This is faulty reasoning, however and is not the case in the United States. The problem with the argument above is the definition of alive. It uses the word "being". The definition of a "being" can be very murky. A "being" is a fully functioning human body, in which all of the parts work together and are all there, not just the heart after twenty one days, or the heart and parts of the brain by forty days (Ethical Aspects of Abortion, 2). This implies that before the baby is born, it is not a true "being" and is therefore disposable, and if need be can be done away with.

Other experts on this subject, such as Peter Singer who has exhausted all of the different views of abortion, have come to the conclusion that a being is a body that is "self-aware and has temporal awareness"(Singer, 47). Therefore, he would argue that abortion is morally acceptable because a fetus does not meet this definition of personhood. Singer also concludes that infanticide, the killing of new born babies, would be permissible until the third month after birth. This is because at that point self-awareness has still not been acquired (Singer, 48).

In accordance with the above arguments for abortion, the famous Utilitarian thinker Jeremy Bentham makes this statement regarding abortion: "The question is not can they reason nor can they talk, but can they suffer?"(Curran, 18) He would agree that under the ethical theory of utilitarianism, people must consider the happiness of all those involved; decisions must be made which will result in the greatest amount of good for the highest number of people (Curran, 18). Although utilitarian thinkers need to do what is best for the largest number of people, it needs to be taken into account when the fetus is actually able to feel pain and suffer, as Bentham talks about. It is theorized that the infant is free of suffering until about the twenty-third week inside the mother (Curran 19). At the same time however, some sources say that although the thalamus, which is the part of the brain that receives signals from the nervous system and relays them to the cerebral cortex, has formed and is relaying signals to the brain, the fetus still cannot feel pain because in order to be felt there needs to be a certain mental development outside the womb (Hughes, 39).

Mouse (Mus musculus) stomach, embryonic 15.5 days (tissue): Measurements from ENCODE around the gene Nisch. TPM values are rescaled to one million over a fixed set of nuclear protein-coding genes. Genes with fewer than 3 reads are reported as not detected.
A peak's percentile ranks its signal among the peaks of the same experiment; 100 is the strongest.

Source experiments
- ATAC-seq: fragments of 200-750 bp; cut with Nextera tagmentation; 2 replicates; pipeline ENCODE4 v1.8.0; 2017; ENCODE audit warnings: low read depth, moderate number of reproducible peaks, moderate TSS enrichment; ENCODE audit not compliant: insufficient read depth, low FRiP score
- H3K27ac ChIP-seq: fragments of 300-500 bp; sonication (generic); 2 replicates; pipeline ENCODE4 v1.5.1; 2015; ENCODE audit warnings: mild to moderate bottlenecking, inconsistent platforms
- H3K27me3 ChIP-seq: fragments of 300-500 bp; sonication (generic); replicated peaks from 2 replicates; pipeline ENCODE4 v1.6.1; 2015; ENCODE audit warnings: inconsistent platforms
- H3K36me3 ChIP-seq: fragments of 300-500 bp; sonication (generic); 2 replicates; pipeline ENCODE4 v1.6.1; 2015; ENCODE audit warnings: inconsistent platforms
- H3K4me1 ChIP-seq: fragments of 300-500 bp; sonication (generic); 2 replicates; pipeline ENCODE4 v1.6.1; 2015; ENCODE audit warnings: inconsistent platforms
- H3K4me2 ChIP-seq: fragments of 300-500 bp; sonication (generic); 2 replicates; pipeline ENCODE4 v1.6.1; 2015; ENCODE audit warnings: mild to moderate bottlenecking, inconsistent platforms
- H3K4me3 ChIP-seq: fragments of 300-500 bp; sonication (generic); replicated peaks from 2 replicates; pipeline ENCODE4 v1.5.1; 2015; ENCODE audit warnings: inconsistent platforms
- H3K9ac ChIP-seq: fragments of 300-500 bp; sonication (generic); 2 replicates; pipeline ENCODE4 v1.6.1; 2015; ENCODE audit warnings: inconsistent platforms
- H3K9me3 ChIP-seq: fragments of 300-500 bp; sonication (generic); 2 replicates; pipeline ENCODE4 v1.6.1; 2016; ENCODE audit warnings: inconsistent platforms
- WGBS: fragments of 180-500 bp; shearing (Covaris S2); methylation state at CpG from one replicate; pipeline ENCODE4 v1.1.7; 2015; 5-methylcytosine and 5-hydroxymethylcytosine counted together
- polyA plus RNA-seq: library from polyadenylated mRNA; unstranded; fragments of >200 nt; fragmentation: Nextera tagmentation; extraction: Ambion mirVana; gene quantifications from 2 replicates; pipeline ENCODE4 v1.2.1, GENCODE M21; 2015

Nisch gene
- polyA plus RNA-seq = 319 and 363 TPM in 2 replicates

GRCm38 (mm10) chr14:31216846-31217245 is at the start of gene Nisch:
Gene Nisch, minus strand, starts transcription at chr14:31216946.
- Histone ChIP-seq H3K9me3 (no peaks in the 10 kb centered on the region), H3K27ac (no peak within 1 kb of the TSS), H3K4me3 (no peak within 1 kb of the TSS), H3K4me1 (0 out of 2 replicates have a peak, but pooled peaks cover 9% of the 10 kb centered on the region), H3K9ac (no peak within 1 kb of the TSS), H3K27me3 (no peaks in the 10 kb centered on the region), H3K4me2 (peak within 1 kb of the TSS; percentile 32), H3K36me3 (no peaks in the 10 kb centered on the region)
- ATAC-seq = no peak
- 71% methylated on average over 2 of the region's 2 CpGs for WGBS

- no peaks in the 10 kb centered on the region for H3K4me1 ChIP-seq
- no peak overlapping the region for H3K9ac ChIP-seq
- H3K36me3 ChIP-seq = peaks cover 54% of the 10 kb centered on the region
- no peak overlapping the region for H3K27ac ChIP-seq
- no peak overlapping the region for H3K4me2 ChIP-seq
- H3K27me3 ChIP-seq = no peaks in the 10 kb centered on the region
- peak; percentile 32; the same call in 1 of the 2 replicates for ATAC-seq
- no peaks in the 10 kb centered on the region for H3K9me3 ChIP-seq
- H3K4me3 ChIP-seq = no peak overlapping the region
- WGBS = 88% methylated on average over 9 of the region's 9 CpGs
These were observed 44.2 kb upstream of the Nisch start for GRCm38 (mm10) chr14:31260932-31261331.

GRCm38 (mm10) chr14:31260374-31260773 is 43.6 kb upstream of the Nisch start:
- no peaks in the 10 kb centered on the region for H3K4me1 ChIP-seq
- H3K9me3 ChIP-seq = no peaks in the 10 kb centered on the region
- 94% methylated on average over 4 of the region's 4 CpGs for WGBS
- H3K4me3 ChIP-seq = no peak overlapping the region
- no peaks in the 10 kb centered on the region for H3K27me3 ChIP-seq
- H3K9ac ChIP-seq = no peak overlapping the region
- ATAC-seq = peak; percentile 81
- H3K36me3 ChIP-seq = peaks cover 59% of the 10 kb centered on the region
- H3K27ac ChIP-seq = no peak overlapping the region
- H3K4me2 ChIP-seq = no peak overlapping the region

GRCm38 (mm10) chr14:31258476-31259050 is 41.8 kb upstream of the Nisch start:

As the issue of abortion in the United States grew throughout the decades, it eventually culminated in the 1973 United States Supreme Court case Roe vs. Wade, in which Norma L. McCorvey, under the pseudo name of "Jane Roe", argued that she should get and abortion because she had been raped. In response Justice Wade struck down all the laws in every state which protected the lives of unborn children, legalizing abortion in all fifty states for the full nine months of pregnancy (Abortion, 2). Both economic and social reasons were cited for this. This decision created a new, basic constitutional right for women in regard to the right to privacy which the Supreme Court had created only a few years earlier. This right to privacy was "broad enough to encompass a woman's right to terminate her pregnancy" (Abortion, 3). As I stated earlier, the law against murder protects only "legal persons" and that "legal personhood does not exist prenatally".

Roe vs. Wade also authorized no legal restrictions on abortion in the first three months, as well as legalizing it up until birth if one licensed physician judged it necessary